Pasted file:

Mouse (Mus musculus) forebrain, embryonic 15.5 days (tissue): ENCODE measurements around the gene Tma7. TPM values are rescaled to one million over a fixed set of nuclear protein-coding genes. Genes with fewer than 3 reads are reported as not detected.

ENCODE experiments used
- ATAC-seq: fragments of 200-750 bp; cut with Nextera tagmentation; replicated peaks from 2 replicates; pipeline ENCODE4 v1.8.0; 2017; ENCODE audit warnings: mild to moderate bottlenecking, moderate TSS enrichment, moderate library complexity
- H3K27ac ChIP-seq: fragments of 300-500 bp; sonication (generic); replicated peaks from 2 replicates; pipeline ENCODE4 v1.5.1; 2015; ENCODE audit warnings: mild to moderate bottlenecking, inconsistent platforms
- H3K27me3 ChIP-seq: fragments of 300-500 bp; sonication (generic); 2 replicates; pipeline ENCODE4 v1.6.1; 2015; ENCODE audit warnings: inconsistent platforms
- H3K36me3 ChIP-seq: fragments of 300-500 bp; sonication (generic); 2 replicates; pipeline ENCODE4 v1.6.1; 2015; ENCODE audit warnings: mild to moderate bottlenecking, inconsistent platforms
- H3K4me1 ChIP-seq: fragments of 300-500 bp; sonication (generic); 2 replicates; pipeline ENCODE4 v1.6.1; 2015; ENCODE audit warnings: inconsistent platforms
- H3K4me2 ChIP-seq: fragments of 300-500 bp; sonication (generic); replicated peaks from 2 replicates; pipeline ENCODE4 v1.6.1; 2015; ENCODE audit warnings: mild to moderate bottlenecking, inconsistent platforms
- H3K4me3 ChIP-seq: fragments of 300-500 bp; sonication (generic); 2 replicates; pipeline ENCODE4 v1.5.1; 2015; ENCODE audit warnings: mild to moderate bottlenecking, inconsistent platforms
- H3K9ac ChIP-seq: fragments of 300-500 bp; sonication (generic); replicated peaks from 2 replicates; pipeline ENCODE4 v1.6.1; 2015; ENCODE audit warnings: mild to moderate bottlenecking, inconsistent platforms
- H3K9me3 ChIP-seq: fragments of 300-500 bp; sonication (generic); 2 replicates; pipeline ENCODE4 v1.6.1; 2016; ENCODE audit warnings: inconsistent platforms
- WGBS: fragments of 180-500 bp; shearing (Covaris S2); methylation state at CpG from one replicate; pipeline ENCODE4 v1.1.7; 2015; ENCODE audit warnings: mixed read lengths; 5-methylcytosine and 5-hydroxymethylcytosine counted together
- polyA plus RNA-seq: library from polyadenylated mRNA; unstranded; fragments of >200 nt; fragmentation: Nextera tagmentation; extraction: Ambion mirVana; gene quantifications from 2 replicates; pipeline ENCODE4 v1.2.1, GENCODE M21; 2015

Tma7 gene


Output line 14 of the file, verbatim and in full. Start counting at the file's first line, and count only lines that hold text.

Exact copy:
Tma7 gene